Outer Wilds delivered one of the freshest gaming experiences of 2019. It’s about a solar system-spanning mystery, and you don’t unravel it through combat or increasing your character’s abilities. Instead, you work through the challenge by learning for yourself how its universe works.

The pitch for Outer Wilds is that it’s like Groundhog’s Day in space. Its clockwork solar system runs on a 22-minute loop. And when you reach the end of that, the star goes supernova, and you reawaken back at the start of the loop.You can then jump back in your rickety-yet-reliable spacecraft and blast off to try again. Only, what is it exactly that you are supposed to do in Outer Wilds? The game doesn’t give the player any explicit goals. It focuses instead on giving you a series of intriguing threads to pull on. And that leads to a series of astonishing and unforgettable moments.

What is Outer Wilds? The most obvious of those is what looks like a shooting star that blasts off in a random direction every time your character opens their eyes at the start of a loop. As I pulled on these threads, I discovered intricate and intertwined each mystery is. They each cascade into one another, and the adventure of the game is working backward like a detective to deconstruct how everything went down.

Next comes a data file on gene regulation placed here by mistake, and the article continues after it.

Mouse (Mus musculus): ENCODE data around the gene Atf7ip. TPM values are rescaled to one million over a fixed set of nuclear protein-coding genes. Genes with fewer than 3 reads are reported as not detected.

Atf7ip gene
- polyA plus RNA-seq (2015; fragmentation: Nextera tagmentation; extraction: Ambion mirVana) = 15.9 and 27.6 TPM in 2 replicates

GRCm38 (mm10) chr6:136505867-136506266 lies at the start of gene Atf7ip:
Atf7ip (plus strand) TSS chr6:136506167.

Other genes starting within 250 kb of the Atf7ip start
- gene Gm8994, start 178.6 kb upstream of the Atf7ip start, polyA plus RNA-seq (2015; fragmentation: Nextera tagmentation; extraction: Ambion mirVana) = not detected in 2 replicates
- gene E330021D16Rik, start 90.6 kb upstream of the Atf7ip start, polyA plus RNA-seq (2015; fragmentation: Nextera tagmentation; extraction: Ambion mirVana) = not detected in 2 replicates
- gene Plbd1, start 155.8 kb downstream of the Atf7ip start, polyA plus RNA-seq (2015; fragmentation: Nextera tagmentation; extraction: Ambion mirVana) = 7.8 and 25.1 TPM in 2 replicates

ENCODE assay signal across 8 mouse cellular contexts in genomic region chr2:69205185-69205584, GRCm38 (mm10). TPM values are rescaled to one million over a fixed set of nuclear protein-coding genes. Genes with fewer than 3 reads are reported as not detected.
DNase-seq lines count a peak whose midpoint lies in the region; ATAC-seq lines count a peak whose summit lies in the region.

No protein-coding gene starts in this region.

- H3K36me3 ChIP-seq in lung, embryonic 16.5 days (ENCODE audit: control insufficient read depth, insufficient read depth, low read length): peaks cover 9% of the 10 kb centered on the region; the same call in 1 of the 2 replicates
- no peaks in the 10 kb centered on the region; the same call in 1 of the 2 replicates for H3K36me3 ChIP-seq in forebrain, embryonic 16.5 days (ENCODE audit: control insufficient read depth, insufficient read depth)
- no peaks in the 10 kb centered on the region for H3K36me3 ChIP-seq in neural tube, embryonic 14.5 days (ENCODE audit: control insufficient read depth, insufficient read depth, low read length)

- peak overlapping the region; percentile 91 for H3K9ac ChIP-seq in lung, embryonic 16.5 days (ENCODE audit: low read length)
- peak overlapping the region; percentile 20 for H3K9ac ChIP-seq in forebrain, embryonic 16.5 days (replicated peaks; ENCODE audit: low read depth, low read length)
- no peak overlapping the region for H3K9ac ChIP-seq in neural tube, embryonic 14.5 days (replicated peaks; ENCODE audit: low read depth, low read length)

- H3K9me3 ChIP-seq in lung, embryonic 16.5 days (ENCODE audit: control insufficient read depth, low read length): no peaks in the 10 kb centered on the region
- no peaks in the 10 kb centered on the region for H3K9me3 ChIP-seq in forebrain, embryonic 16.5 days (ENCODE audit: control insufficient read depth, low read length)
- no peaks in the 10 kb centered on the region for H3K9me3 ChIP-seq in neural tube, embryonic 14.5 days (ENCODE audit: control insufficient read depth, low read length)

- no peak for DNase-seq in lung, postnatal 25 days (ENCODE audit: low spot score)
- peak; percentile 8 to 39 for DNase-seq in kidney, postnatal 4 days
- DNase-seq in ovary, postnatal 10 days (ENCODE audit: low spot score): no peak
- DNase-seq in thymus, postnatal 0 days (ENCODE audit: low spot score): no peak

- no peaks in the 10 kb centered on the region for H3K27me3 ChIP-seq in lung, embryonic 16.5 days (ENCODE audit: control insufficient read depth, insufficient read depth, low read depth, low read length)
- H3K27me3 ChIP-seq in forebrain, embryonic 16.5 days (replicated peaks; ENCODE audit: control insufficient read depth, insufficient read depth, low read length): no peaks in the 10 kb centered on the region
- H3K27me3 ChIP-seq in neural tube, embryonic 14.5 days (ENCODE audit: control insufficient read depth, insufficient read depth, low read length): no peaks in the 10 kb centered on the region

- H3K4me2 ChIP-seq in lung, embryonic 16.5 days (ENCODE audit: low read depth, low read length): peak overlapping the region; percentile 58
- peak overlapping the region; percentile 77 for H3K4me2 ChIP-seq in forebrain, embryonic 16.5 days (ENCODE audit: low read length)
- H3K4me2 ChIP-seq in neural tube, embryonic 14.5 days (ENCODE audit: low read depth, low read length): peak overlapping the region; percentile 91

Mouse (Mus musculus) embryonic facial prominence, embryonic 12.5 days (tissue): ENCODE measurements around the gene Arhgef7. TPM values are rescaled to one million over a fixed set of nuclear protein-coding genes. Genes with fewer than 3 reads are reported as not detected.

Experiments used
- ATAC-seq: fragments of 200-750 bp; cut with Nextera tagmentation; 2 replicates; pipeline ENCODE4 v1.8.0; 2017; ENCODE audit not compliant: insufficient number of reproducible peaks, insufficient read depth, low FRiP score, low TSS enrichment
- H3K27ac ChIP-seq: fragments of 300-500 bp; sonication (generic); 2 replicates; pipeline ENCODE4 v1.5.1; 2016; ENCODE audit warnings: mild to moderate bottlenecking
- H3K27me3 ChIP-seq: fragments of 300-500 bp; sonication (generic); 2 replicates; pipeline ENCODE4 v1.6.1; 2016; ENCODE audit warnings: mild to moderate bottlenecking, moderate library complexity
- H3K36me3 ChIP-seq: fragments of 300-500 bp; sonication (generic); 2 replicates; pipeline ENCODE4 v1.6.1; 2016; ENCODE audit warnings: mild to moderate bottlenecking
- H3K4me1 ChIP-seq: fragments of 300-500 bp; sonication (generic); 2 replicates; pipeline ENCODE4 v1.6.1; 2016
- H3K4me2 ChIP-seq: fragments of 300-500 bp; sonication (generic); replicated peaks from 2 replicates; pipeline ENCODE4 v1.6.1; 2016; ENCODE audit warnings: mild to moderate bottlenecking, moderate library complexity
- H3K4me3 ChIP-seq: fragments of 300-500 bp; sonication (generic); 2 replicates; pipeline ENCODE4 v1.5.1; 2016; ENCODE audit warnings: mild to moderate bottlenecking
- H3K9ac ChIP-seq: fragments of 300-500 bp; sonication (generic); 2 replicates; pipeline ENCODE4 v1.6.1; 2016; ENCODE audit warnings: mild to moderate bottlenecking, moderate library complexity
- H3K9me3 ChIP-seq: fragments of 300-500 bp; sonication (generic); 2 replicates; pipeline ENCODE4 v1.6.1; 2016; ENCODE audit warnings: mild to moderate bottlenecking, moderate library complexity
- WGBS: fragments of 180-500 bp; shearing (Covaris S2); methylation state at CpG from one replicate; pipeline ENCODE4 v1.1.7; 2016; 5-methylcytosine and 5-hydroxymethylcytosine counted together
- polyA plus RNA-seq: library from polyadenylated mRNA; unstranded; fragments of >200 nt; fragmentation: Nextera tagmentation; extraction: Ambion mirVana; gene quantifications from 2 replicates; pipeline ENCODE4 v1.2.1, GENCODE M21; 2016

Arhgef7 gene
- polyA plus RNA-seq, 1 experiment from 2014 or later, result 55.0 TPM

And what really makes Outer Wilds work is just how vibrant and alive it feels despite how empty it is. It has multiple, mostly dead planets. I never got into a fight with an enemy or any of the local fauna. And that might make the game sound like an inert diorama. But instead, it feels like a living crime scene where you are the lead detective. Outer Wilds is doing so much unique and new, that it’s easily my pick for freshest gaming universe of 2019. I hope we get more like it soon.